Members: Carnegie Mellon University
Website: Microrobotics Group
Dates: 2011 - 2012
In this project, we realized magnet based self-assembly micro-robots. We developed a remotely-applicable magnetic switch mechanism and realized targeted reconfiguration with four floating micro-modules. By using multiple magnetic materials, we achieve differential inter-modular interactions, regulated by externally applied magnetic fields. The technique features both molecular-inspired bottom-up approach and top-down engineering control approach.
Miyashita, S., Diller, E., and Sitti, M. (2013) Two-Dimensional Magnetic Micro-Module Reconfigurations Based on Inter-Modular Interactions. International Journal of Robotics Research, 32, 591-615 | Preprint PDF
Diller, E., Miyashita, S., and Sitti, M. (2012). Wirelessly Addressable Magnetic Composite Micropumps. RSC Advances. 2 (9), 3850-3856 | Preprint PDF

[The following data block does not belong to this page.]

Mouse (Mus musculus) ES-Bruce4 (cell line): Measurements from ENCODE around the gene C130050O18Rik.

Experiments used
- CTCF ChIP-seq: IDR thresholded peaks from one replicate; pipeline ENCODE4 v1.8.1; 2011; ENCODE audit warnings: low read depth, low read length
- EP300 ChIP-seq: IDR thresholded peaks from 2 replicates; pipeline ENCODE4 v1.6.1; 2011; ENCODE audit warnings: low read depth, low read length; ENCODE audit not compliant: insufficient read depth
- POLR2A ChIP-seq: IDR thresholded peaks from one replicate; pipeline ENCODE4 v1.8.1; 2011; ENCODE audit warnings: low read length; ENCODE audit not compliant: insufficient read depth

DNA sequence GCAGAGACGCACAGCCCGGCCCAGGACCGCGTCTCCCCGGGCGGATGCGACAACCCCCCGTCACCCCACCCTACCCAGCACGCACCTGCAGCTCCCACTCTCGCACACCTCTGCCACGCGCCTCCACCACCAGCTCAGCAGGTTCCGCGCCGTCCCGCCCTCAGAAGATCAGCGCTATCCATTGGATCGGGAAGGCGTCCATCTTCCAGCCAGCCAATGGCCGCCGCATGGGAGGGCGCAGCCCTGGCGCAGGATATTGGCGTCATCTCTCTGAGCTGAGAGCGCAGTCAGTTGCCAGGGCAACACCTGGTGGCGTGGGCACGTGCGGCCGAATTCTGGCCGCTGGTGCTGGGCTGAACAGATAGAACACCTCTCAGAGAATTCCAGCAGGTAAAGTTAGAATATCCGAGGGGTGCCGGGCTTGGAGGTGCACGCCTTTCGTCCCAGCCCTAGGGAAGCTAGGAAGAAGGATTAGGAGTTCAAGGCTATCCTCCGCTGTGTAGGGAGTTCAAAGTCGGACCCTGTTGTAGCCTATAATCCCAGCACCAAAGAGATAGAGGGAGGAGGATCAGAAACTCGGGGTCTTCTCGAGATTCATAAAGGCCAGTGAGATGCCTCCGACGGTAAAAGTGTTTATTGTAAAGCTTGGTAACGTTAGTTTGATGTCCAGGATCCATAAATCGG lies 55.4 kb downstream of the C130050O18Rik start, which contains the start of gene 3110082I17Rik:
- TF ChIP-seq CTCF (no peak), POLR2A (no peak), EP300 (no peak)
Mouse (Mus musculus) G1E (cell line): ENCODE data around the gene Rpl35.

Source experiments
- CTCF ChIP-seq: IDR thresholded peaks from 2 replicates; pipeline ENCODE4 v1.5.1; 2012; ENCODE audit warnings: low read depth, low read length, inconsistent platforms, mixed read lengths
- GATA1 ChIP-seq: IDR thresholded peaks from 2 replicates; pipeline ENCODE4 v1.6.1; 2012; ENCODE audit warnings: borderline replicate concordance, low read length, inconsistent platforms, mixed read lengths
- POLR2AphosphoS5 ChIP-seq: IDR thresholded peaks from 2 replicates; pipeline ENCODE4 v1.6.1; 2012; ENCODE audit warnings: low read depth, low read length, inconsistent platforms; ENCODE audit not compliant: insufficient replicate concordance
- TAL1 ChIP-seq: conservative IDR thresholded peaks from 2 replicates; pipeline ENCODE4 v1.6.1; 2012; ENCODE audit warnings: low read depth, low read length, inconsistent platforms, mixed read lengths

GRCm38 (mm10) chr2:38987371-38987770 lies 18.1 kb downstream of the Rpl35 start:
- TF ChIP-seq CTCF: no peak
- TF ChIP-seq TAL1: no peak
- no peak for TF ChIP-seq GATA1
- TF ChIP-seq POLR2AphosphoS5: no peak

Diller, E., Miyashita, S., and Sitti, M., Magnetic Hysteresis for Multi-State Addressable Magnetic Microrobotic Control. (2012) In IEEE/RSJ International Conference on Intelligent Robots and Systems (IROS), Algarve, Portugal, October, pp. 2325-2331. (Acceptance rate: 45%) | Preprint PDF
Website: Microrobotics Group
The goal of this project is to design "mechanical reactions" with non-molecular entities. The paper (J. Royal Soc. Interface) presents that "catalysis is possible with a non-molecular entity", also addressing the design principle. Watch a brief overview of the project.
Miyashita, S., Audretsch, C., Nagy, Z., Fuchslin, R., and Pfeifer, R. (2015) Mechanical Catalysis on the Centimeter Scale. Journal of the Royal Society Interface. 12: 20141271 | PDF | .stl files
Miyashita, S. (2011) Effect of Morphology on Scalable Self-Assembling Robots -in Pursuit of Living Artificial Systems-. Ph.D. thesis, University of Zurich.
Miyashita, S., Goldi, M., and Pfeifer, R. (2011). How reverse reactions influence the yield rate of stochastic self-assembly. International Journal of Robotics Research, 30, 627-641 | Preprint PDF
Miyashita, S., Casanova, F., Lungarella, M., and Pfeifer, R. (2008) Peltier-Based Freeze-Thaw Connector for Waterborne Self-Assembly Systems. IEEE International Conference on Intelligent Robots and Systems (IROS), 1325-1330 | Preprint PDF